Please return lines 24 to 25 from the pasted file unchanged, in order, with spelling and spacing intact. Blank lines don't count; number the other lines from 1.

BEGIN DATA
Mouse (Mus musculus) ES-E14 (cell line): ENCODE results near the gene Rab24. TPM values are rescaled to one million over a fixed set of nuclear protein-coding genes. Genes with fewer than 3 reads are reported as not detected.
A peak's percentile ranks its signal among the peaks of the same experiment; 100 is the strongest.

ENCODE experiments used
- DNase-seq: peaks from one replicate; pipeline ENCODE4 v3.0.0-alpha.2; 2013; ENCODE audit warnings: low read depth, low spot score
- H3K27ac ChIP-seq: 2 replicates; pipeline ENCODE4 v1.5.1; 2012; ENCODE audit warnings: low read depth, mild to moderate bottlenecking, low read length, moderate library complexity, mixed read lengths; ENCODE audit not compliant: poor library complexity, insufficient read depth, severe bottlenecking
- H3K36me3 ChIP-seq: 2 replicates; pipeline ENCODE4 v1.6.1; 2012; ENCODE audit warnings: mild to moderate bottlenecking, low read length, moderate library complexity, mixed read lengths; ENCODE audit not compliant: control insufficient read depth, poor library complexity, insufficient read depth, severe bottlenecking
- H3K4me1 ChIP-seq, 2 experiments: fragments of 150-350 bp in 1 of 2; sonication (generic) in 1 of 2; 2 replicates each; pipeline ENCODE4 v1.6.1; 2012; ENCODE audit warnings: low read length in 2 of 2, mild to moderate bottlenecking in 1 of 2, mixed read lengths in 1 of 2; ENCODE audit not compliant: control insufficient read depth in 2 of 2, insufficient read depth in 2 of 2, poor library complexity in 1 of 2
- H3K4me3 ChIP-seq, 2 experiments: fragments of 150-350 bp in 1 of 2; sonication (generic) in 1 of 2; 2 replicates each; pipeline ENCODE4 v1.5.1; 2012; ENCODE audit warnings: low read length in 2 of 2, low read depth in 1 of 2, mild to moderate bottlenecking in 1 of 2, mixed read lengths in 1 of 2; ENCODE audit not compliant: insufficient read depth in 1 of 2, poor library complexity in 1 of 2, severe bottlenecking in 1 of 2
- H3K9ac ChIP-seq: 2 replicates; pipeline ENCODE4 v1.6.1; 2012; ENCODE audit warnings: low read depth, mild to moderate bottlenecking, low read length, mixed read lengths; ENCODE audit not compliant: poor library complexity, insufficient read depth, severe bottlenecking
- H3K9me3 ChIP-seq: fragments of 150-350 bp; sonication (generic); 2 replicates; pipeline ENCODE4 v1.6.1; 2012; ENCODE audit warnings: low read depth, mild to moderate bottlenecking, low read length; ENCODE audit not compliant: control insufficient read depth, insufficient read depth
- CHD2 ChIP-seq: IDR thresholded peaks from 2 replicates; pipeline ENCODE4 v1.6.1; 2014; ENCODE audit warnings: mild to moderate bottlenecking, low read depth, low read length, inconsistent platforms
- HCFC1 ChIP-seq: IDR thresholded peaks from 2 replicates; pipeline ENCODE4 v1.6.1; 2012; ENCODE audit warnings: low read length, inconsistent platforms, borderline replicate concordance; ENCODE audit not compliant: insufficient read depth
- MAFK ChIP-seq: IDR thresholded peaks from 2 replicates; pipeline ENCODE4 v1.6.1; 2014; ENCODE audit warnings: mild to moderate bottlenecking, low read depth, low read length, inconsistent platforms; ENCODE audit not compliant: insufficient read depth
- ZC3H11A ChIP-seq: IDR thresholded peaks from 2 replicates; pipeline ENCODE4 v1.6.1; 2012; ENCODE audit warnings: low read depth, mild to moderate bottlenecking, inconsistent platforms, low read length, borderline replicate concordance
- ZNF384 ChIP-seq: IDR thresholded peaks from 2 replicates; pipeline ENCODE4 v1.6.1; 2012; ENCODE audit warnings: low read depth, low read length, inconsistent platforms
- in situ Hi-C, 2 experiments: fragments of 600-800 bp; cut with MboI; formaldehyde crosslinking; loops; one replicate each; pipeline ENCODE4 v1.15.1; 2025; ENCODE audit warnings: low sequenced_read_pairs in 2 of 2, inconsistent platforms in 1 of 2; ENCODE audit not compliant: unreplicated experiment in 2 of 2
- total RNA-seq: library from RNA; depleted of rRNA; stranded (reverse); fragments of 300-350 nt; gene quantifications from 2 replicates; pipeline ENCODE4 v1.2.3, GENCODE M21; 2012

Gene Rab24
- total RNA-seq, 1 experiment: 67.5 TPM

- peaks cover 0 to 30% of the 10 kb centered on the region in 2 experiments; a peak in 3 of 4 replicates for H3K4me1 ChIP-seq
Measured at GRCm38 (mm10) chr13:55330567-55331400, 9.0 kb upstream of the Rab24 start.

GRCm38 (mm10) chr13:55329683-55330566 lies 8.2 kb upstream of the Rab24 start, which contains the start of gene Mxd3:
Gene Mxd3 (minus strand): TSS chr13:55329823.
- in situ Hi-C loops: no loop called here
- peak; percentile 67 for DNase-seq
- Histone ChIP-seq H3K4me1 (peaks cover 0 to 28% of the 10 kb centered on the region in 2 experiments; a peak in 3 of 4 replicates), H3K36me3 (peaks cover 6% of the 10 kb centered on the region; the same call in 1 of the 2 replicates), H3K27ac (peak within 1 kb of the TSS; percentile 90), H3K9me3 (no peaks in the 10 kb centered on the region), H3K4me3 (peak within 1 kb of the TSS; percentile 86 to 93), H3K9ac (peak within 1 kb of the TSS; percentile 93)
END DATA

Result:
- in situ Hi-C loops: no loop called here
- peak; percentile 67 for DNase-seq